UN pressures Ottawa to return Canadian detained in Syria

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UN pressures Ottawa for return of Canadian detained in Syria

Jack Letts, then 20, was a British-Canadian detained in a Kurdish prison in Syria. The UN is pressuring the Government of Canada to repatriate him.

The federal government argues before the United Nations (UN) that international law does not oblige Canada to actively facilitate the return of its nationals detained in northern Syria.

Ottawa asserts that the duty to abide by international conventions rests largely with the foreign state detaining these individuals.

Canada sets out its views in a response, dated August 24, to United Nations officials who lobbied Ottawa on the Jack Letts case.

Mr. Letts, now 26, is just one of many Canadians currently detained in camps in Syria run by Kurdish forces. These fighters recaptured the war-torn region of northern Syria from the forces of the armed group Islamic State (IS).

Mr. Letts, a Canadian citizen, was born in Oxford, England, but the British government stripped him of his citizenship three years ago.

Became a devout Muslim, he went on vacation to Jordan at the age of 18, then studied in Kuwait before ending up in Syria. According to his family, he was captured by Kurdish forces as he fled the country with a group of refugees in 2017.

According to John Letts and his wife, Sally, there is no evidence that their son became an IS terrorist fighter. They maintain that Jack opposed the armed group Islamic State and that he was even tried for having publicly condemned this organization.

“I don't think he was one of those people who did horrible things. I am convinced of it.

—John Letts, Father Jack Letts

Canada has stated on several occasions that its ability to provide consular support in particular throughout Syria remains very limited due to the lack of physical presence on the ground in this country. Members of civil society believe that this is a lame pretext.

Jack Letts' parents, Sally Lane and John Letts, say there is no evidence that their son is a fighter with the Islamic State armed group (Archives).

Lawyers from a London firm have filed a complaint against the British and Canadian governments with the UN, on behalf of the parents of Jack Letts. The complaint alleges that the UK and Canada breached their obligations by failing to take necessary and reasonable steps to assist the young man, and breached international law by denying him consular assistance. /p>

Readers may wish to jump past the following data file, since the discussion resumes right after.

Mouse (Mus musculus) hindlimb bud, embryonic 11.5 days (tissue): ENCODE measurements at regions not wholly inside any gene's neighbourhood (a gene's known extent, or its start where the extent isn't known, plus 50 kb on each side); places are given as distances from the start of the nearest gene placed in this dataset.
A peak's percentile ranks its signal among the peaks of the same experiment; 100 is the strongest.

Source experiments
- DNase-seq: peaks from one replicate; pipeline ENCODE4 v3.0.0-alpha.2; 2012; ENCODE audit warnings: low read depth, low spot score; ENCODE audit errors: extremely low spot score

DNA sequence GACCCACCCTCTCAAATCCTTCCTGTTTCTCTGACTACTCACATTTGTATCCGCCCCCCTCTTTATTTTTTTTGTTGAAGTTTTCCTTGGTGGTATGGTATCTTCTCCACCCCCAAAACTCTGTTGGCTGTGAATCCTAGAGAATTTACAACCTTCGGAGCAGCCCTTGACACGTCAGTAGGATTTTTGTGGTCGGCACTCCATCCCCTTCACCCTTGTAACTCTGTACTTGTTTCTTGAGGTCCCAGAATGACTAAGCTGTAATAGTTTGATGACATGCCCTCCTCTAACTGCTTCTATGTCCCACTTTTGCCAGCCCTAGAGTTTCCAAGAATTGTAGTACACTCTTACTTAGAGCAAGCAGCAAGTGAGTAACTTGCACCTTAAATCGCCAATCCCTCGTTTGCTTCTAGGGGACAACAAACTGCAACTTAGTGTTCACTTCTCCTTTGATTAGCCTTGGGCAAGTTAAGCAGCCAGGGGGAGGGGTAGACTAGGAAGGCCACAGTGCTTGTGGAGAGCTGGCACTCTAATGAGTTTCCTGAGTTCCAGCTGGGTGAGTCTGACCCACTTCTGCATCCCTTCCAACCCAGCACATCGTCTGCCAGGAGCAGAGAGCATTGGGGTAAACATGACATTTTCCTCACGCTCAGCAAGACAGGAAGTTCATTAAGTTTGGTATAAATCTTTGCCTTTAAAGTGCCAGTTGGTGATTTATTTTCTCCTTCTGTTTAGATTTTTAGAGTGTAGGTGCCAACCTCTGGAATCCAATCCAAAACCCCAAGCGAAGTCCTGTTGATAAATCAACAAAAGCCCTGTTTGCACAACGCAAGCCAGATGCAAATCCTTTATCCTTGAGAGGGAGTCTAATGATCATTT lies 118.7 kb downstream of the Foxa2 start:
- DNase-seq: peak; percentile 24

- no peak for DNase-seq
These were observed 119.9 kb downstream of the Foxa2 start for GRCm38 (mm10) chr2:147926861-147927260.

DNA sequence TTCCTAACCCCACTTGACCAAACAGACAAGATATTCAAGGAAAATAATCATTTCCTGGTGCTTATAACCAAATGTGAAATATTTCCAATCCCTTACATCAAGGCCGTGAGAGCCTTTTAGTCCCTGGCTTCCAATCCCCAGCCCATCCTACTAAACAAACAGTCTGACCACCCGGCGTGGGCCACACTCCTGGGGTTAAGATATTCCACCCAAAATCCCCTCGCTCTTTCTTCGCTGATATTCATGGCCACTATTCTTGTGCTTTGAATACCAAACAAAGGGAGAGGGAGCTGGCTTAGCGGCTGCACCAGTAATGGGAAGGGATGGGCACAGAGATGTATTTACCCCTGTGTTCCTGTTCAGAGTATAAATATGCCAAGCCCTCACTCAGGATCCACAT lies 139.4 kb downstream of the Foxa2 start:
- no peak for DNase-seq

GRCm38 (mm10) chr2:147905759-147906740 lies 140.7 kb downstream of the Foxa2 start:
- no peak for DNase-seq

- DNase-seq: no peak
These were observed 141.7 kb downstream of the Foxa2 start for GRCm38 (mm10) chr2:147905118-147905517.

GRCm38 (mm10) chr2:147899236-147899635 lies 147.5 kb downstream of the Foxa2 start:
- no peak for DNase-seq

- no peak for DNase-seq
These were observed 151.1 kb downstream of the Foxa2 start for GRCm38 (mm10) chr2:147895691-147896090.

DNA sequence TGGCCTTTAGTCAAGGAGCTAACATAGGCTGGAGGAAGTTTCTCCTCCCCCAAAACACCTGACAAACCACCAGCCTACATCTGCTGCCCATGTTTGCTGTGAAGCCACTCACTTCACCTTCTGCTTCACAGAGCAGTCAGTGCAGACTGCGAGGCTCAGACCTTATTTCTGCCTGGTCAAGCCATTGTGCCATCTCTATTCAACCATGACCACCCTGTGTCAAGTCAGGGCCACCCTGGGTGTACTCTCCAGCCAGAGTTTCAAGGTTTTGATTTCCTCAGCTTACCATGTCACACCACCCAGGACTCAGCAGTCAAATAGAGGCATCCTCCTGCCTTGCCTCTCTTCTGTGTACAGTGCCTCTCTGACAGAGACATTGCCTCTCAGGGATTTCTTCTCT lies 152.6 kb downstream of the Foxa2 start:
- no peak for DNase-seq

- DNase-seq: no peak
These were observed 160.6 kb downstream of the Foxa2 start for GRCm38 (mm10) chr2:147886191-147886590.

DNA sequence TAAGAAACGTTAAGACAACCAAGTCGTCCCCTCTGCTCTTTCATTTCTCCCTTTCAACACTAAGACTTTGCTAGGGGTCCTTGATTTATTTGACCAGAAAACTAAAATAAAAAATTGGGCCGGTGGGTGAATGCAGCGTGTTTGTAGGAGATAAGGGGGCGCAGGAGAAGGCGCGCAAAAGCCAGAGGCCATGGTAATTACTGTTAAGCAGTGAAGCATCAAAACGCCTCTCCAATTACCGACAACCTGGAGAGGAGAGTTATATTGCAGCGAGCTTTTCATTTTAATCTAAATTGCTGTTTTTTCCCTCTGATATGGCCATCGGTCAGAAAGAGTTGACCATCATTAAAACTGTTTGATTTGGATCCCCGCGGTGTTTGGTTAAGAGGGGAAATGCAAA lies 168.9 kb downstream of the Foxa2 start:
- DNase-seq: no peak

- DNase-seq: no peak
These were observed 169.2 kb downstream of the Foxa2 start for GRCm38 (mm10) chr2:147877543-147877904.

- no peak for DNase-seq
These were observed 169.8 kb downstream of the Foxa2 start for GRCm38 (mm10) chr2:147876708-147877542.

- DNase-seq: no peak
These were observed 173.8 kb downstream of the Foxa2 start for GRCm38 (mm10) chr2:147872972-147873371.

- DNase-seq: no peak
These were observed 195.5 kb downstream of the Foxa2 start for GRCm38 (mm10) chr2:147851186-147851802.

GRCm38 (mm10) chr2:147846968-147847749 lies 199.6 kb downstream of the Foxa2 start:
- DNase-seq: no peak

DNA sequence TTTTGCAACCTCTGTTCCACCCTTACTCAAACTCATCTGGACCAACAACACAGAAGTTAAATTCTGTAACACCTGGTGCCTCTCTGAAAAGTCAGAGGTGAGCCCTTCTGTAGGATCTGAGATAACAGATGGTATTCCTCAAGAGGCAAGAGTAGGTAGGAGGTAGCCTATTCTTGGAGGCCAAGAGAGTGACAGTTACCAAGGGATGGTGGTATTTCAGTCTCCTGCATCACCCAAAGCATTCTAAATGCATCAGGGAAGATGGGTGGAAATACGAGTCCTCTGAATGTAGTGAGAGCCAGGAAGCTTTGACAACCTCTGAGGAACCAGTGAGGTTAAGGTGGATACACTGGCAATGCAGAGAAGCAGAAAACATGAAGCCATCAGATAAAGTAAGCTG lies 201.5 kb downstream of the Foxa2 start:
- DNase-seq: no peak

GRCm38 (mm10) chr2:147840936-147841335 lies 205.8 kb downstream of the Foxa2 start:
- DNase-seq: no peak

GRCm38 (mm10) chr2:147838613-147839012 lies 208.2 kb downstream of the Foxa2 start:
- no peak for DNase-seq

It is also argued that both countries have a duty to protect vulnerable people located outside of their territory when they are at risk of serious human rights violations or abuses, and when actions – or refusal to do so – exist. intervene – may affect these rights.

In a June 8 message to Canada, UN officials on human rights and arbitrary detention said that while they did not wish to prejudge the accuracy of the allegations, they had serious concerns about Mr. Letts' continued detention and his rights to life, safety, physical and mental health, due to the dire conditions in these camps.

UN officials have requested information from Canada on what it has done so far to ensure Mr. Letts'well-being and preserve his rights.

In its response last month, Canada explains that while it cannot discuss individual cases, for reasons of confidentiality, the safety and well-being of Canadians abroad is a priority. The government, it is said, aims to provide consular services in a consistent, fair and non-discriminatory manner.

But Ottawa adds that international human rights law does not create a positive obligation for states to protect the rights of persons detained by foreign entities in the territory of another state.

“These individuals are entirely outside the territory and jurisdiction of Canada. Rather, the obligations apply to the State in whose territory the detentions take place.

— Government of Canada Response to Jack Letts Case

While this does not exclude the possibility that a state could be held responsible for aiding or abetting human rights abuses in another state, it would require that the aid or assistance is given to facilitate such wrongful acts. This is clearly not the case here.

Canada adds that although it has received updates on the situation of Canadian women and children in these camps, information about the men is scarcer. The federal government says it has been able to provide some help, such as checking where Canadians are and how they are doing, asking for available medical care, and demanding that those Canadians be treated with humanity.

The Government of Canada has also repeatedly made general requests to Syrian Kurdish officials that concern all Canadian detainees, such as an update on their current status, and #x27;have telephone or messaging access to Canadian detainees.

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